St. Priscilla Catholic Church

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It’s nothing mind-blowing from the outside, but if you know how to read your MidCentury vocabulary, you can tell there’s going to be great things inside. St. Priscilla Church (6949 W. Addison, 1957) does not disappoint.

Chapel hallway

The entry hall is a long, narrow rectangular space, which extends beyond the main body of the building to form the baptistry, demarcated only by gates. This thin structure has walls of stained glass on both sides, with bold, flowing abstract designs that alternate large areas of clear glass with color.

Stained glass detail

The sanctuary is a large space, with high flat ceilings and walls adorned only by flecks of light (an approach used in St. Louis at St. Catherine of Sienna church, among others.)

Sanctuary

Side wall

Below, the stained glass windows continue the same sweeping wave-like forms seen in the chapel.

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And the motif culminates in the rear window, where Saint Priscilla herself presides over the sanctuary.

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Behind the altar, a massive metal screen rises up to a round skylight.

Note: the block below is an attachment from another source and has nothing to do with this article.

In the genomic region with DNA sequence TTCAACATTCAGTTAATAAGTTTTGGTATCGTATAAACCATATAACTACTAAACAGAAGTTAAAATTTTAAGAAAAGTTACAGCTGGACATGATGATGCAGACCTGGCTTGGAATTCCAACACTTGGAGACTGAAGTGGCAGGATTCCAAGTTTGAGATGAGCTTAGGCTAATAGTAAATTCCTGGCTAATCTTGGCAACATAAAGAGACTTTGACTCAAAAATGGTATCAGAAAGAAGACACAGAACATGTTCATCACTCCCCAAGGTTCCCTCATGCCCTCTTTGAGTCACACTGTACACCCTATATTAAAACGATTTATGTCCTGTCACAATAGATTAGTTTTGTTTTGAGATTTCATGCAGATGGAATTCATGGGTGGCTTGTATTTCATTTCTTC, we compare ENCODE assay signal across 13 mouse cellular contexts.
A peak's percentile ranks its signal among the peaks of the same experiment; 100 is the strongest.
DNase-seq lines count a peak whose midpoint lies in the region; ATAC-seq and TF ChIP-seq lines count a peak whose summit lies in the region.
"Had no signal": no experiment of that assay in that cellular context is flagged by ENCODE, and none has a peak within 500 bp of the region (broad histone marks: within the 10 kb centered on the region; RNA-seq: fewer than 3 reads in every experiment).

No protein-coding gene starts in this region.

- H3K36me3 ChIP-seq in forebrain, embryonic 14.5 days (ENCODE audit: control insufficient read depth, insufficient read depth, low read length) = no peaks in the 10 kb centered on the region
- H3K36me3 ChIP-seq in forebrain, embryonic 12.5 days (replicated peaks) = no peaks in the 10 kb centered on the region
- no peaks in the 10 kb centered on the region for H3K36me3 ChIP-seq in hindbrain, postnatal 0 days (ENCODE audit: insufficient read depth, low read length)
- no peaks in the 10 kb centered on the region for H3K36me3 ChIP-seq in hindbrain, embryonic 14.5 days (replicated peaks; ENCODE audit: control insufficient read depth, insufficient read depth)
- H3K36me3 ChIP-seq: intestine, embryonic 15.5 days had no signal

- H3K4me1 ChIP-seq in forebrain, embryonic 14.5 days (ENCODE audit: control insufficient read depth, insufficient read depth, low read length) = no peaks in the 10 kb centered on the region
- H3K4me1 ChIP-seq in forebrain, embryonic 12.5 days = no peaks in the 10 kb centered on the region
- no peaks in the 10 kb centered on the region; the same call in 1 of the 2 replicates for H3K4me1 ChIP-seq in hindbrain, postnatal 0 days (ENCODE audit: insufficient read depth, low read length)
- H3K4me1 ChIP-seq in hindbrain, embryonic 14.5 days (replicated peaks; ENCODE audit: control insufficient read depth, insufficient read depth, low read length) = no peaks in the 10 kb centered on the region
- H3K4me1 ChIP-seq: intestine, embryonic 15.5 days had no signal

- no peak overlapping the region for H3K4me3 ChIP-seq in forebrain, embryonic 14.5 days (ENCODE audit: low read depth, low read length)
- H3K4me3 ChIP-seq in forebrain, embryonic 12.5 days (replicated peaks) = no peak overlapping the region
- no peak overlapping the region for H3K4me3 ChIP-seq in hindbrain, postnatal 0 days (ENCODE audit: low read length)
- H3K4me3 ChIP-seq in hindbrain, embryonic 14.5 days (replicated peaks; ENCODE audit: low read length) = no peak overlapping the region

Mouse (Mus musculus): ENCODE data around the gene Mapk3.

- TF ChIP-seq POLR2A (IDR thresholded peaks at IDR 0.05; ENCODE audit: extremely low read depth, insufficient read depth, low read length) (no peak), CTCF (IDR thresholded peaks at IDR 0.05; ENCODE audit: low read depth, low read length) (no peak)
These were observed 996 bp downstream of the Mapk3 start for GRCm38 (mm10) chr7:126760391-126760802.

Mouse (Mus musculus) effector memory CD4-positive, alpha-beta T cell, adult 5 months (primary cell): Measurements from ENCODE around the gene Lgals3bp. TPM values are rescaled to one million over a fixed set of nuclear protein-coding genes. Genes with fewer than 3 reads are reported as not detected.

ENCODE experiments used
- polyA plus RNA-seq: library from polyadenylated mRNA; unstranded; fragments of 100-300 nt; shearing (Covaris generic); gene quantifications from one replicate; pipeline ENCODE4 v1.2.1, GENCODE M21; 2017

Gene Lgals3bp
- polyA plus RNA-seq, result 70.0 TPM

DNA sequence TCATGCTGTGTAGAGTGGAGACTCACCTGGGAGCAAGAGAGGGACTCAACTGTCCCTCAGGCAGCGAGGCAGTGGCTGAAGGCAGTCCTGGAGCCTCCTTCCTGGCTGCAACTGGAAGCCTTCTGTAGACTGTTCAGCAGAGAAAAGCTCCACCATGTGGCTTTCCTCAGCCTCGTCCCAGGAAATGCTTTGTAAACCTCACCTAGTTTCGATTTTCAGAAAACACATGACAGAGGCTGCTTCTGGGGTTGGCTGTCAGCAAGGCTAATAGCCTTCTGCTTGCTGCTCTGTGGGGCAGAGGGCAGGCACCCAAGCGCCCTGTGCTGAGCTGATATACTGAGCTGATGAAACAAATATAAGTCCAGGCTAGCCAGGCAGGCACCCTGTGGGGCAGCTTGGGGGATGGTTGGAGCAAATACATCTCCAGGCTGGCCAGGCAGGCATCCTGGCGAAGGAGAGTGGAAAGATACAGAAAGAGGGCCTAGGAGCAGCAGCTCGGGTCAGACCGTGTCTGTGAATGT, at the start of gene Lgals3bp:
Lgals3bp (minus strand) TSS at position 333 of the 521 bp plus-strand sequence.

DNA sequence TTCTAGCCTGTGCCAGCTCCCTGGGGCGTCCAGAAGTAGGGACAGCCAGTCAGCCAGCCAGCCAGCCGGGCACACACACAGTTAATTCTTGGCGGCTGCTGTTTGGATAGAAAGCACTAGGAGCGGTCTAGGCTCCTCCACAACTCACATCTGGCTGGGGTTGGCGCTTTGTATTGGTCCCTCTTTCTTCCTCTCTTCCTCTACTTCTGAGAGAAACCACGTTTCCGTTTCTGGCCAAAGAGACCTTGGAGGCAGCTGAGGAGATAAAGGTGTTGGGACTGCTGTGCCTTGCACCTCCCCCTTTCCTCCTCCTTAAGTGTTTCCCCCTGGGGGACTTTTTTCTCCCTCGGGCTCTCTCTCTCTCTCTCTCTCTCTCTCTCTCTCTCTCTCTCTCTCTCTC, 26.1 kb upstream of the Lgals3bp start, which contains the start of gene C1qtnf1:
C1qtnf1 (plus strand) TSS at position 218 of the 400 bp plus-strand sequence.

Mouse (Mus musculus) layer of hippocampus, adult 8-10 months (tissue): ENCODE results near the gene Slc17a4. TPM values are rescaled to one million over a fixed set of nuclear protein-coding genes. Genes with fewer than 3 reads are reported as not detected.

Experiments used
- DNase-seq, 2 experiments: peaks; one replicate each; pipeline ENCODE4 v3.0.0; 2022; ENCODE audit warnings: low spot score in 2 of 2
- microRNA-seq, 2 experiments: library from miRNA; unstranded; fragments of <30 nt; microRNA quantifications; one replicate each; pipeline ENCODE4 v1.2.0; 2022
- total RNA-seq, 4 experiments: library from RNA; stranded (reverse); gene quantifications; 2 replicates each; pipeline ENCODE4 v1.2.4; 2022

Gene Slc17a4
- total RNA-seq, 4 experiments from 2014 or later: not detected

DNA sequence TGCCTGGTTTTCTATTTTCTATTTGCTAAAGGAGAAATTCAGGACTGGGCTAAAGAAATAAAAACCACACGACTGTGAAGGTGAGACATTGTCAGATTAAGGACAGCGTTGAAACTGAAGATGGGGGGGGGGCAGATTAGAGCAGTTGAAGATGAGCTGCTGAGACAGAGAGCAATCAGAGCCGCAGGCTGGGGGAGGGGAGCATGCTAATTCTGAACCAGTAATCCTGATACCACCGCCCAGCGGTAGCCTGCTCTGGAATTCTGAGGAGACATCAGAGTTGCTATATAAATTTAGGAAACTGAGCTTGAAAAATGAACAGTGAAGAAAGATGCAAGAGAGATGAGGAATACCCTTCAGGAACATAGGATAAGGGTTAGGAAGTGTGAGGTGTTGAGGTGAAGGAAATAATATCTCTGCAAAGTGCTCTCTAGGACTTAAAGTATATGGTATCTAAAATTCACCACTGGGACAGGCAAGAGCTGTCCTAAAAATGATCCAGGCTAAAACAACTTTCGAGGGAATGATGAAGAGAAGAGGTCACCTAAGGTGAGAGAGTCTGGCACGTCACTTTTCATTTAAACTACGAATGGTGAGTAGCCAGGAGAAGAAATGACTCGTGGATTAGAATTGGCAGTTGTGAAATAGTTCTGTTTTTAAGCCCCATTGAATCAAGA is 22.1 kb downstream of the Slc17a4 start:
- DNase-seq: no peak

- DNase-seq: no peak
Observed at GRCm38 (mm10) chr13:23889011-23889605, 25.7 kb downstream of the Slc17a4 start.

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The sanctuary can be a rather moody place, depending on the time of day and how many lights are left on. But it is always beautiful.

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The siting of the church lends it additional presence – it sits at the head of the T-shaped intersection of Addison and Sayre.

From the north

A school and newly completed convent already stood on the site in 1956, when Rev. Aloysius Hinterberger led the drive for a new building. Fund raising for the church building began based on a budget of $750,000 (later upped to $900,000). The new building was constructed by Charles B. Johnson & Sons, the general contractor. The new structure was dedicated on Christmas Eve, 1957. Among it better known congregants was builder Albert Schorsch, who developed large swaths of northwestern Chicago.

Today St. Priscilla Catholic Church provides Mass in both English and Polish.

  • St. Priscilla Church site
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  • One thought on “St. Priscilla Catholic Church

    1. Lovely pictures of a lovely church. I personally like mid-century modern churches. I think they at least attempt to bring a modern face to an ancient institution. They fulfill the promise of Vatican II.

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